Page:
For a long time, I have argued that tech firms’ main failing is they don’t spend anywhere near enough money on safety and security. They have, nearly literally, gotten away with murder for years while the tools they have made cause incalculable harm in the world. Depression, child abuse, illicit drugs sales, societal breakdowns, income inequality…tech has driven all these things. The standard “it’s not the tech, it’s the people” argument is another “pop open a beer” one-liner used by techie libertarians who want to count their money without feeling guilty, but we know it’s a dangerous rationalization. Would so many people believe the Earth is flat without YouTube’s recommendation engine? No. Would America be so violently divided without social media? No. You built it, you have to fix it.

If a local mall had a problem with teen-age gangs hanging around at night causing mayhem, the mall would hire more security guards. That’s the cost of doing business. For years, big tech platforms have tried to get away with “community moderation” — i.e., they’ve been cheap. They haven’t spent anywhere near enough money to stop the crime committed on their platforms. Why? Because I think it’s quite possible the entire idea of Faceook wouldn’t exist if it had to be safe for users. Safety doesn’t scale. Safety is expensive. It’s not sexy to investors.

How did we get here? In part, thanks to that Section 230 you are hearing so much about. You’ll hear it explained this way: Section 230 gives tech firms immunity from bad things that happen on their platforms. Suddenly, folks who’ve not cared much about it for decades are yelling for its repeal. As many have expressed, it would be better to read up on Section 230 before yelling about it (Here’s my background piece on it). But in short, repealing it wholesale would indeed threaten the entire functioning of the digital economy. Section 230 was designed to do exactly what it is I am hinting at here — to give tech firms the ability to remove illegal or offensive content without assuming business-crushing liability for everything they do. Again, it’s a law written from an age before Amazon existed, so it sure could use modernization by adults. But pointing to it as some untouchable foundational document, or throwing out the baby with the bathwater, are both the behavior of children, not adults. We’re going to have to make some things up as we go along.

Here’s the thing about “free speech” on platforms like Twitter and Facebook. As a private company, Twitter can do whatever it wants to do with the tool it makes. Forcing it to carry this or that post is a terrible idea. President Trump can stand in front of a TV camera, or buy his own TV station (as seems likely) and say whatever he wants. Suspending his account is not censorship. As I explain in a recent Section 230 post, however, even that line of logic is incomplete. social media firms use public resources, and some are so dominant that they are akin to a public square. We just might need a new rule for this problem! I suspect the right rule isn’t telling Twitter what to post, but perhaps making sure there is more diversity in technology tools available to speakers.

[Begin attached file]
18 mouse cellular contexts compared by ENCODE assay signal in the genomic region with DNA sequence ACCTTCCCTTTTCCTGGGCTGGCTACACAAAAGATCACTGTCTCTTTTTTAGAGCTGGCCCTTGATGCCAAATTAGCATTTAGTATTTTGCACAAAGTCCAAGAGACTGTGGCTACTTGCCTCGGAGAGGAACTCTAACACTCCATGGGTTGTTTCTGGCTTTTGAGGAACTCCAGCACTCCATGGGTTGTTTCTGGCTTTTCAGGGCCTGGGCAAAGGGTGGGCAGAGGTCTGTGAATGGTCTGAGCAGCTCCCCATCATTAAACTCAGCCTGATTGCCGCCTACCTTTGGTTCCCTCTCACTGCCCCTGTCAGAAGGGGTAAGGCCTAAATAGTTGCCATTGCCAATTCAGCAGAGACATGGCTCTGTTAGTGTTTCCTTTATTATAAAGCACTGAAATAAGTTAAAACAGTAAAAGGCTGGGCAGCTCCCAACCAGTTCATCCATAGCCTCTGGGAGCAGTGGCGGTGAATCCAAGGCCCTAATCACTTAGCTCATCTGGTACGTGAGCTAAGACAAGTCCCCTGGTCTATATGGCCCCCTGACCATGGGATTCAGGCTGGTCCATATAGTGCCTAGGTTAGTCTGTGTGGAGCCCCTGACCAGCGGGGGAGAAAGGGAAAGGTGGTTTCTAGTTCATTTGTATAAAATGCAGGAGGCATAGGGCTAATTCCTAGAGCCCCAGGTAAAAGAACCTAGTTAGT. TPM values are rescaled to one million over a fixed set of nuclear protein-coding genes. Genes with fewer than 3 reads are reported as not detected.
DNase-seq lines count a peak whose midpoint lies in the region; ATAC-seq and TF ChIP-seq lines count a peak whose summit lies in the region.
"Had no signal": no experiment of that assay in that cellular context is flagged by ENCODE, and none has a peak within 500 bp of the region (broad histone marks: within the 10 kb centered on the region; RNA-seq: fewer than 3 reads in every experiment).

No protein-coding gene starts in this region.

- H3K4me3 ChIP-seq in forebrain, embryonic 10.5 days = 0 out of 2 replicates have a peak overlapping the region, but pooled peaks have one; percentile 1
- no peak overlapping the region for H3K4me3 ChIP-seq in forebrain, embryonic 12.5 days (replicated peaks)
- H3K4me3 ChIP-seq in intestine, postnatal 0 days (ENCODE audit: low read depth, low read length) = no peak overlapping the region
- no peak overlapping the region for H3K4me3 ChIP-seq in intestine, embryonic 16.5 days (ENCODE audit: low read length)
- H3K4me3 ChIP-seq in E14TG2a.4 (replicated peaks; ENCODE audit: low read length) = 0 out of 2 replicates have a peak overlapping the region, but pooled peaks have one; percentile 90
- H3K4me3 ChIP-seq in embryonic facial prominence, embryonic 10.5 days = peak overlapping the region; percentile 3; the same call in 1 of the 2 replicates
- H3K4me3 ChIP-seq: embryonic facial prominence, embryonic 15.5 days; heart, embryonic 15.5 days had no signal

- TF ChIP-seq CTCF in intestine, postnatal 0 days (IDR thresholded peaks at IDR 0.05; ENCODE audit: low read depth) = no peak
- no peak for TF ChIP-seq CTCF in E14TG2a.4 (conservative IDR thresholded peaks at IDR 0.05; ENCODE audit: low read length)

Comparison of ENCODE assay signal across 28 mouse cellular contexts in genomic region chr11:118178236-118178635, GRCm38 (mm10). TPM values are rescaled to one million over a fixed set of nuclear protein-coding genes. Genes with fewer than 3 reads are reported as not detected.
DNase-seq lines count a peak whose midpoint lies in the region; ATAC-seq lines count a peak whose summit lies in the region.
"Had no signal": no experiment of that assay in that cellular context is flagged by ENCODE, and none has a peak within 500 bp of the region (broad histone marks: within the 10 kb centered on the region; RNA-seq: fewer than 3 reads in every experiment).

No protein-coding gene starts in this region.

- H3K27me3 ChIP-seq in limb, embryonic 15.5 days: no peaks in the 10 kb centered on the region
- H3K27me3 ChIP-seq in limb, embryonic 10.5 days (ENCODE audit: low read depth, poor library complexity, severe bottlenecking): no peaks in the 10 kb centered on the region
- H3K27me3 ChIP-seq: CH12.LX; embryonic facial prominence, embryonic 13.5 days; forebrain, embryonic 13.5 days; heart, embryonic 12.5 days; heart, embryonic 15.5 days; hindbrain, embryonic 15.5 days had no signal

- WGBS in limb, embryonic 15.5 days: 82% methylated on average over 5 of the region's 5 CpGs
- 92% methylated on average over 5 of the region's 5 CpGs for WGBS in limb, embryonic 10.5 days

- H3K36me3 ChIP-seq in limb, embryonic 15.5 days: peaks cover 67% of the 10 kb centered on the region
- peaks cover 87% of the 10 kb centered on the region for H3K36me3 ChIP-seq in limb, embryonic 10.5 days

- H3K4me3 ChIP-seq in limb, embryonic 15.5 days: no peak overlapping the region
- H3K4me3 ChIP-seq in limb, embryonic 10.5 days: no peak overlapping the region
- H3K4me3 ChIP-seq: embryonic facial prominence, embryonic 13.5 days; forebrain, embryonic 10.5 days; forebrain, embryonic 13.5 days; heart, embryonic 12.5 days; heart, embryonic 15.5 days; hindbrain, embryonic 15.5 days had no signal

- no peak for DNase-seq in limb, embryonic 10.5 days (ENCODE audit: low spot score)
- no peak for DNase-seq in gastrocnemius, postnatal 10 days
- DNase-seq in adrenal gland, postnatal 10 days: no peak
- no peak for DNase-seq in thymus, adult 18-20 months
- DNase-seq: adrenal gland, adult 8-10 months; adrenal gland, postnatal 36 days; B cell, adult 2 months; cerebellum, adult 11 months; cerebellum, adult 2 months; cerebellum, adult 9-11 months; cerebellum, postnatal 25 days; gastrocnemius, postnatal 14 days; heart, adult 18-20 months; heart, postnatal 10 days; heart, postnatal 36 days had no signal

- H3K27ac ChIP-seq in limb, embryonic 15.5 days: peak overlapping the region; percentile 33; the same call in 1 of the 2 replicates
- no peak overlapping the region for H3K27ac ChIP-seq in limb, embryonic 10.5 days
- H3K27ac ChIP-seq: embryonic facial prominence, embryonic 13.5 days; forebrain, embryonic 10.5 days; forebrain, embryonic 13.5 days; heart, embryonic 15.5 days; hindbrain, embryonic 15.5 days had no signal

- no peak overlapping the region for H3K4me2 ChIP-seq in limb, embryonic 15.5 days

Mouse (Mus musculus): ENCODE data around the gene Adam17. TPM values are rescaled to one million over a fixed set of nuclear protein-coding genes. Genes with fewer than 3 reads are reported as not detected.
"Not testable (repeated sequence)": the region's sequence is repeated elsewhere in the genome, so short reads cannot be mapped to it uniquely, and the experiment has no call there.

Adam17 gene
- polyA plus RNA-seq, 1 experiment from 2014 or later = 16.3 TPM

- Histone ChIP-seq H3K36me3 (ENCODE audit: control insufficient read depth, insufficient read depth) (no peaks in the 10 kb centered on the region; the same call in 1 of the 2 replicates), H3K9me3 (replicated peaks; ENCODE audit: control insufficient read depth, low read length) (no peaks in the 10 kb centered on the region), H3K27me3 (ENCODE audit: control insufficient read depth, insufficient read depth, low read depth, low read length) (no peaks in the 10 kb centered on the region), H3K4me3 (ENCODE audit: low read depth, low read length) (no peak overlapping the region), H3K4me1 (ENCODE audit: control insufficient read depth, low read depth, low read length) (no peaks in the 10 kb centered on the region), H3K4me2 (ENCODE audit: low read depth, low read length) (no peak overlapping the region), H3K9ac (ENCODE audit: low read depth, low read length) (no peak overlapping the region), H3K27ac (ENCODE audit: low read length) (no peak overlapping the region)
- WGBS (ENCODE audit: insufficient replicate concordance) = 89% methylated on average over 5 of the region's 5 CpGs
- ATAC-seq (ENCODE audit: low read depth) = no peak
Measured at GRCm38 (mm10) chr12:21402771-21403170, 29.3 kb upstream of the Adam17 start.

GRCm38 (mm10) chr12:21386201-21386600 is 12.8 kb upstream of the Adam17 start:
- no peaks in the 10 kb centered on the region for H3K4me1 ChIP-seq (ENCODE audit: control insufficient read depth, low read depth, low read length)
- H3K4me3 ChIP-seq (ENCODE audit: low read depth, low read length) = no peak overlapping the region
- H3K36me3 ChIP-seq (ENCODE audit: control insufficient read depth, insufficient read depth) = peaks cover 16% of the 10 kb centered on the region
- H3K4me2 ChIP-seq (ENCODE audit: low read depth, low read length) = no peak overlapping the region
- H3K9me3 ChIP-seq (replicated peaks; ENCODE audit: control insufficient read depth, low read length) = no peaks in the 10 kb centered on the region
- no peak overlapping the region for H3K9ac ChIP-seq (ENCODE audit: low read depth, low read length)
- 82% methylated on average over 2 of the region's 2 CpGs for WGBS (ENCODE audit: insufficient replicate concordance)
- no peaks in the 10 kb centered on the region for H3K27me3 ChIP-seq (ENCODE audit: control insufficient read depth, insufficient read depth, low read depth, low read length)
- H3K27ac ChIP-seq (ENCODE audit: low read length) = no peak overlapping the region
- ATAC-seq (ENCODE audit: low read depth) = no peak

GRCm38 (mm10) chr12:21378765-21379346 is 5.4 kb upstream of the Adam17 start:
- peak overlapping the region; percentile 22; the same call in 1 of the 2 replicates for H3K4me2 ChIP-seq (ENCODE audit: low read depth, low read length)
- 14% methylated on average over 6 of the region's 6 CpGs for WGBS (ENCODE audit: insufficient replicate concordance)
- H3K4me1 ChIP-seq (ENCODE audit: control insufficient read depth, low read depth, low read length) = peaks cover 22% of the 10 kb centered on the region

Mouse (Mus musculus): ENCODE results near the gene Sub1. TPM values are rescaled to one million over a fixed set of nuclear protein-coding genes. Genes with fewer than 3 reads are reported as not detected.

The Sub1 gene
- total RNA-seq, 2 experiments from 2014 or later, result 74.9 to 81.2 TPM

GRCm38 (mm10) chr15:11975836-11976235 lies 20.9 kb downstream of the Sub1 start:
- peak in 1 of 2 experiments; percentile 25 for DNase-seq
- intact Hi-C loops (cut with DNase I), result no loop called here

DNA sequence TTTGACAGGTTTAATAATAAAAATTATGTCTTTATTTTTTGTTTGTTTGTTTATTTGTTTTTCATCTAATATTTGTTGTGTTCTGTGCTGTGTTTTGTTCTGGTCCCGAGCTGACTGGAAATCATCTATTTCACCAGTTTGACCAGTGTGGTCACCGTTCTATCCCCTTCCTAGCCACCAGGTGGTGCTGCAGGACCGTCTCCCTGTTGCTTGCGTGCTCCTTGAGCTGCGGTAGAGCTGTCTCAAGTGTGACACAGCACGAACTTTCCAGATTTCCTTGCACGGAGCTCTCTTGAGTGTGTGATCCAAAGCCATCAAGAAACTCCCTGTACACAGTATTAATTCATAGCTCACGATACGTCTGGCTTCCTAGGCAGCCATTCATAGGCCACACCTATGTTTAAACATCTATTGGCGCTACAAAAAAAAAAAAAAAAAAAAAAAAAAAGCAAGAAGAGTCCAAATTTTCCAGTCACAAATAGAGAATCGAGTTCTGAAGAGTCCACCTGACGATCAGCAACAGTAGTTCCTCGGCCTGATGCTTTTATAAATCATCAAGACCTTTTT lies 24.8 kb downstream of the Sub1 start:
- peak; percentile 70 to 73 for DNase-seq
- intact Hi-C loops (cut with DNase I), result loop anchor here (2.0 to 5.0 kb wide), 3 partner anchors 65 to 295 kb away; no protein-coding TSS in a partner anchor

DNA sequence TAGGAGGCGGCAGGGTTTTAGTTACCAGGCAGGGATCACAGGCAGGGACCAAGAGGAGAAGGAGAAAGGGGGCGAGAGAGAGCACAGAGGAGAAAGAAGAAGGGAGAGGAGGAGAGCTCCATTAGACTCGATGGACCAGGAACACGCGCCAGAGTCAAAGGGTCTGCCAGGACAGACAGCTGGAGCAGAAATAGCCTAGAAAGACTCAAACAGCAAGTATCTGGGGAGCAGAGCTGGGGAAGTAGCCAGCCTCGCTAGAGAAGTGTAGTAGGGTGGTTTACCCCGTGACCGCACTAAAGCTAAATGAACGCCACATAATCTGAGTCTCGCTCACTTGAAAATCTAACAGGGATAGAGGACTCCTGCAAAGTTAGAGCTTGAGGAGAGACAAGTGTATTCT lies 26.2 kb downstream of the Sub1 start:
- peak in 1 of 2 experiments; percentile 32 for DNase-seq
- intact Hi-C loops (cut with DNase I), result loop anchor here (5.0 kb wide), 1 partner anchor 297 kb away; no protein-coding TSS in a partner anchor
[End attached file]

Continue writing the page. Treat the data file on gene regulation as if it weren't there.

But here’s the thing I find myself saying most often right now: The First Amendment guarantees your right to say (most) things; it doesn’t guarantee your right to algorithmic juice. I believe this is the main point of confusion we face right now, and one that really sends a lot of First Amendment thinking for a loop. Information finds you now. That information has been hand-picked to titillate you like crack cocaine, or like sex. The more extreme things people say, the more likely they are to land on your Facebook wall, or in your Twitter feed, or wherever you live. It’s one thing to give Harold the freedom to yell to his buddies at the bar about children locked in a basement by Democrats at a pizza place in Washington D.C. It’s quite another to give him priority access to millions of people using a tool designed to make them feel like they are viewing porn. That’s what some people are calling free speech right now. James Madison didn’t include a guaranteed right to “virality” in the Bill of Rights. No one guaranteed that Thomas Paine’s pamphlets were to be shoved under everyone’s doors, let alone right in front of their eyeballs at the very moment they were most likely to take up arms. We’re going to need new ways to think about this. In the algorithmic world, the beer-popping line, “The solution to hate speech is more speech,” just doesn’t cut it.